They use a strawman argument to suggest that proponents of CICO think you can eat all the junk food in the world and lose weight. Technically, this is true! If you eat all your calories in junk food, but you burn more than you eat, you WILL lose weight.
The problem with these articles is that they focus on the junk food aspect. They harp on this over and over, telling you that not only do you need to eat “healthy” (which in itself is a very vague term that’s not helpful at all), but you need to include an exercise regimen in your weight loss plan.
What they overlook is that using the “junk food diet” part of CICO is a means to an end. The /r/loseit subreddit doesn’t advocate eating whatever you want, whenever you want, all the time. What they suggest instead is to start this way – don’t change what you’re eating, but change how much of it that you’re eating.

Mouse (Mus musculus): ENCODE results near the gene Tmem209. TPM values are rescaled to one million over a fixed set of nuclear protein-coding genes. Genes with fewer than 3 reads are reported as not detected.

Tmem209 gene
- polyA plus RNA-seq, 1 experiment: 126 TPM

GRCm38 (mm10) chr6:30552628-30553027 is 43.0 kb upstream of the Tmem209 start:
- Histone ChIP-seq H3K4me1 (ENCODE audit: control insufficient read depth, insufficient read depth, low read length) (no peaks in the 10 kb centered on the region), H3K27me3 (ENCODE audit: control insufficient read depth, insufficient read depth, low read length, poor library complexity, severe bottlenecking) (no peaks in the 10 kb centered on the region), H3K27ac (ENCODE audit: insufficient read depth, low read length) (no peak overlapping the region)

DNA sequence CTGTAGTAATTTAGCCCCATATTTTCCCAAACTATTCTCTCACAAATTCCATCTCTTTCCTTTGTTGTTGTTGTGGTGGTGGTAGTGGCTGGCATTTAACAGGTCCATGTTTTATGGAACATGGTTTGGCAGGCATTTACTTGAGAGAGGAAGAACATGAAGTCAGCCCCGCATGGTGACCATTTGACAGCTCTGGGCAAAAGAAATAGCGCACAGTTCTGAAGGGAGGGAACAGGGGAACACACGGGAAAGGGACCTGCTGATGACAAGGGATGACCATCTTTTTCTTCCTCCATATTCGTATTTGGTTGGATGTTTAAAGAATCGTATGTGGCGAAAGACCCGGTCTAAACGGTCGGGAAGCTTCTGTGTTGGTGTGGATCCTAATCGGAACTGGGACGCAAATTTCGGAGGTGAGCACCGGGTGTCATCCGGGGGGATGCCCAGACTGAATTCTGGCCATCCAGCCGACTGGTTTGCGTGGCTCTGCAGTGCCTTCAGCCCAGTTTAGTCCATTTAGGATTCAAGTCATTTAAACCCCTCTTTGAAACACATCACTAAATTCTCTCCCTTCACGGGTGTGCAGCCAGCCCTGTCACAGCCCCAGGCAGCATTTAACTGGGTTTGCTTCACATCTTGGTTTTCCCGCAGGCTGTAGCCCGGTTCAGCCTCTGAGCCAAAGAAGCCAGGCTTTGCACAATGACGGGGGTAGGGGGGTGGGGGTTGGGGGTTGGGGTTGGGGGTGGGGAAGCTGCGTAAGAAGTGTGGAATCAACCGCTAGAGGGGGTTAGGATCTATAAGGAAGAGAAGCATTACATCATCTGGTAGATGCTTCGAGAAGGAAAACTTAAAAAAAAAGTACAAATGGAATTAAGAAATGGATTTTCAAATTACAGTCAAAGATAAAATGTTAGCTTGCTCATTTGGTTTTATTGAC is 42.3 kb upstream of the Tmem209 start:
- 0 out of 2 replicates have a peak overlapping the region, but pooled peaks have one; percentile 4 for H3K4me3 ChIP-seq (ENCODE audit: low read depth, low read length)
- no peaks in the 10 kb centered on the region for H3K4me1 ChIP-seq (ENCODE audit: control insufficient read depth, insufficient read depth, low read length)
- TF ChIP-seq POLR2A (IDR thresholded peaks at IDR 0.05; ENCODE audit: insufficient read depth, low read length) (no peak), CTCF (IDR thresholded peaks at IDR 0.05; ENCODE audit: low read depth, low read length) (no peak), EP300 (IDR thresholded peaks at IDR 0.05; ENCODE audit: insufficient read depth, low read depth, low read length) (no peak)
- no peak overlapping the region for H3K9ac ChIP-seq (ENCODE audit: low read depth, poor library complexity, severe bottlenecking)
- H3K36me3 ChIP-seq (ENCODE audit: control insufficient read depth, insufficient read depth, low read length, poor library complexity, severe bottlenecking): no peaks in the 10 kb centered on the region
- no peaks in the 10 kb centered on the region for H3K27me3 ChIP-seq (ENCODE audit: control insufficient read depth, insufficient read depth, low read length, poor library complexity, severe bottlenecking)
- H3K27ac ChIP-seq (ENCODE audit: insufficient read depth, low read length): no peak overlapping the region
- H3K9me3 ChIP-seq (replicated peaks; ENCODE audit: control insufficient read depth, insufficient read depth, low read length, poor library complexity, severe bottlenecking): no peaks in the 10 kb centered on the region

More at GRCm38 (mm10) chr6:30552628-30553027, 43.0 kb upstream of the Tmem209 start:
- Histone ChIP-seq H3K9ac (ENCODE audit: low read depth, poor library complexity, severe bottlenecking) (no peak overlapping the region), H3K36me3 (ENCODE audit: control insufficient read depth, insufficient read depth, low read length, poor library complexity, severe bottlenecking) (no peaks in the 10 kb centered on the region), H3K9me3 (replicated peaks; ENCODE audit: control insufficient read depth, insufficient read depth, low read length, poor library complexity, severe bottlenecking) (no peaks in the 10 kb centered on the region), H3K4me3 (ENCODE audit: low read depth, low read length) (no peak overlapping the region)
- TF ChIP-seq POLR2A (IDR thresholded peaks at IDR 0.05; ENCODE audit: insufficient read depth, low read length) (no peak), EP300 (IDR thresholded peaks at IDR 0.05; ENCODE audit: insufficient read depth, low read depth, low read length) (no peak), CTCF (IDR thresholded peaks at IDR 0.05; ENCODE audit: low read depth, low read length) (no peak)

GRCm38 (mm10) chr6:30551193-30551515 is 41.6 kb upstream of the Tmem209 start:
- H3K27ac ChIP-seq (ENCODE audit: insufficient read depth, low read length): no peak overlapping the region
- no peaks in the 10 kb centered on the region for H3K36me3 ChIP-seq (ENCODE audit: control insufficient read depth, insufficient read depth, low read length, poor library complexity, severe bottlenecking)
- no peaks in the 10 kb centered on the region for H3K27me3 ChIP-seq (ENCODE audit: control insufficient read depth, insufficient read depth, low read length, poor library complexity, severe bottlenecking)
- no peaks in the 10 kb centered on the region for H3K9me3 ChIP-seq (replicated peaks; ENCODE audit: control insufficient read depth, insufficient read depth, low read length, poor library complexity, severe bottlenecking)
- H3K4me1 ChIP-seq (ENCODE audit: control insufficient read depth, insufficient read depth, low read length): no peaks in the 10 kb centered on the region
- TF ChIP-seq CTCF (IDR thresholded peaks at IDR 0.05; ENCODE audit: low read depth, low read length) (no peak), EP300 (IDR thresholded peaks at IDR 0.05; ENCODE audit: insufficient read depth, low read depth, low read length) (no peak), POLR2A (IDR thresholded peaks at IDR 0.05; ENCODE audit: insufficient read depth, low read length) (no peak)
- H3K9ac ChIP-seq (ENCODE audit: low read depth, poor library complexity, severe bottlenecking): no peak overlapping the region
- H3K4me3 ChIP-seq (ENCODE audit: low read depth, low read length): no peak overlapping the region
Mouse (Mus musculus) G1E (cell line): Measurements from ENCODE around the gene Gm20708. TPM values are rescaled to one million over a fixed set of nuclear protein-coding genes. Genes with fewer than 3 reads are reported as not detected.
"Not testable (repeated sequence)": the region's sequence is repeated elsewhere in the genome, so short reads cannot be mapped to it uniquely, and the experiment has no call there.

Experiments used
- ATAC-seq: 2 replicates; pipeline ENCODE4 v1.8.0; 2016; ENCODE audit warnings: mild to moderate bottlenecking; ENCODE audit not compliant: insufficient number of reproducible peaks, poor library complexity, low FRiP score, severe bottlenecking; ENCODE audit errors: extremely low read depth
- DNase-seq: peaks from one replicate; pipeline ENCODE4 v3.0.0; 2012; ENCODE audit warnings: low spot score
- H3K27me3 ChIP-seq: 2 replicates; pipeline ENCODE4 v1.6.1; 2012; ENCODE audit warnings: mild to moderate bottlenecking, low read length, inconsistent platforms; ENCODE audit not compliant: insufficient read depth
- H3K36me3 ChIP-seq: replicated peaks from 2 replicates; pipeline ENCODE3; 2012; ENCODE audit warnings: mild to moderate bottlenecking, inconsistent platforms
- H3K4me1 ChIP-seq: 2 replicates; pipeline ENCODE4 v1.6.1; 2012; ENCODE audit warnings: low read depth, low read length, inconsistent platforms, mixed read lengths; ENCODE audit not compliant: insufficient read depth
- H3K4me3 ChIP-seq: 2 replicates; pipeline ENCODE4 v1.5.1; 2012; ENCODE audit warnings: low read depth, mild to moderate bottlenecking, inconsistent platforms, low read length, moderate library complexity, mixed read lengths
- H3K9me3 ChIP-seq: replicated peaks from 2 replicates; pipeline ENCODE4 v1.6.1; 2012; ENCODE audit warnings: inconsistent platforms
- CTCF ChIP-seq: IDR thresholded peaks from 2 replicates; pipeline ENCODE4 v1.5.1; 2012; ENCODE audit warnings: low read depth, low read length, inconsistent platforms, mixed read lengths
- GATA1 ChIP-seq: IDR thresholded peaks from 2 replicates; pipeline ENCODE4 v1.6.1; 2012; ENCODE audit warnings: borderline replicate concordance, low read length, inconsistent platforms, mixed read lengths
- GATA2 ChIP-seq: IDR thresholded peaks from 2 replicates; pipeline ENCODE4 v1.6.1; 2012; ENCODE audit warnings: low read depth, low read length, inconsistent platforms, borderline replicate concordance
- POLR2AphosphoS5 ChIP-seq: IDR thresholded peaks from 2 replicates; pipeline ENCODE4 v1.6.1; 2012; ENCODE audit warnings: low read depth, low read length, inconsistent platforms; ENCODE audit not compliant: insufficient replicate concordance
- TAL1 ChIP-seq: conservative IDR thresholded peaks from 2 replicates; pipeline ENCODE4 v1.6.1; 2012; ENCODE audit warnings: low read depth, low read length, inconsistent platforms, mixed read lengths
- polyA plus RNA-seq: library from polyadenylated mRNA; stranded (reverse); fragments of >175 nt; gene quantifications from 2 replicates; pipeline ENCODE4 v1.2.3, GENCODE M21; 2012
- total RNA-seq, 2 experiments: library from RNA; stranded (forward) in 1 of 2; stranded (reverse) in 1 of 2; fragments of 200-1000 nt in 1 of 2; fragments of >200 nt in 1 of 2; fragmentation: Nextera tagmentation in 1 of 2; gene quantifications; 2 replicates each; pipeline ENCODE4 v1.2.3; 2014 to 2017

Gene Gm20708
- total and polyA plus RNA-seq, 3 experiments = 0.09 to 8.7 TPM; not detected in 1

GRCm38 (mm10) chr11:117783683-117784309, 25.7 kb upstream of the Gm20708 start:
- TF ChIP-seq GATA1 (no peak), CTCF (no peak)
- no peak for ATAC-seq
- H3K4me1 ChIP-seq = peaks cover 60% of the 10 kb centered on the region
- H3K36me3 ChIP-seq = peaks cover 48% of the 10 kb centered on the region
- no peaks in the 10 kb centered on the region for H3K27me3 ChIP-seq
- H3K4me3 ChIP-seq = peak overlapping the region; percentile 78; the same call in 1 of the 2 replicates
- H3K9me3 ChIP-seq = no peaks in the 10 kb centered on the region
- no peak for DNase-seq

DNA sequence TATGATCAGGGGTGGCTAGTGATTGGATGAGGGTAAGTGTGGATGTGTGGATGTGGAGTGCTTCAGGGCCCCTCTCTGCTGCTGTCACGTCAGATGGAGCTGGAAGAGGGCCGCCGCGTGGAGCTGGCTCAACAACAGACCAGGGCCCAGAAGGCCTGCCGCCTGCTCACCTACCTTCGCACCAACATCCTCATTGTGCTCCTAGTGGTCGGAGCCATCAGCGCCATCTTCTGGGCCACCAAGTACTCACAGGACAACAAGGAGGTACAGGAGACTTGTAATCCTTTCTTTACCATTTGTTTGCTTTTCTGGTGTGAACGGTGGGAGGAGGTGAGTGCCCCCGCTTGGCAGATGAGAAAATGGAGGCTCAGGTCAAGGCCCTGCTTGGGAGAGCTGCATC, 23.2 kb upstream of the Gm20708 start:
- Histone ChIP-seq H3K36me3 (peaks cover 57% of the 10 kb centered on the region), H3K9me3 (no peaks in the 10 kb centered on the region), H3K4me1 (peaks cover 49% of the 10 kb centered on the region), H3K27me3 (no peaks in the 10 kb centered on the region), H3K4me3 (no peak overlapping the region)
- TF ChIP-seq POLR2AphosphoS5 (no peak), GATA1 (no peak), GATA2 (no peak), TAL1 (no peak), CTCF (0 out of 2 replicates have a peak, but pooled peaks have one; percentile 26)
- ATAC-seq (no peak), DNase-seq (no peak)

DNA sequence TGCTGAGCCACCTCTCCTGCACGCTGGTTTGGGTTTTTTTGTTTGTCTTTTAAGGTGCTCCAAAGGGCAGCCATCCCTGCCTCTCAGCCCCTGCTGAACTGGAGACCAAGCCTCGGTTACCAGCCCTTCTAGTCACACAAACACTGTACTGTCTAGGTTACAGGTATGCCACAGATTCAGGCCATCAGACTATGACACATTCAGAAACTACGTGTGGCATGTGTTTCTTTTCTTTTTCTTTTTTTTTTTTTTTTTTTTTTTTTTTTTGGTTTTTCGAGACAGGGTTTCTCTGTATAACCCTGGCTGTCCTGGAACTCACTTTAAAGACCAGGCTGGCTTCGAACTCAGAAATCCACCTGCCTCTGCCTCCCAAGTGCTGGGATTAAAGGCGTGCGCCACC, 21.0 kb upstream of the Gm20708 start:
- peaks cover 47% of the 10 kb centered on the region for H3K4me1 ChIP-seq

As you start logging your calories and seeing how much your regular food costs you in a day, you begin to learn about other foods that are more calorie-dense and leave you feeling full. In effect, following the CICO principle teaches you to eat healthier.
In short, you need to learn about how weight / fat loss works (CICO is the mechanism of fat loss) in order to learn how to eat better.
It’s important that you remember most of these websites and articles waging war on CICO are in the business of selling a product to you; whether that’s a weight loss tips newsletter subscription, or diet pills, or a weight loss plan – they have some sort of service that they are trying to push.
Technically speaking, CICO is not a threat to their well-being – but they perceive it to be. They probably sell some worthwhile information (and when you read the articles, they all circle back to the fact that if you eat fewer calories than you burn, you will lose fat), so being armed with knowledge is not a bad thing.
But their perception is that if people knew the basics of weight loss, no one will buy their services. So, they attack the principle of CICO framing it as a weight loss fad that doesn’t work.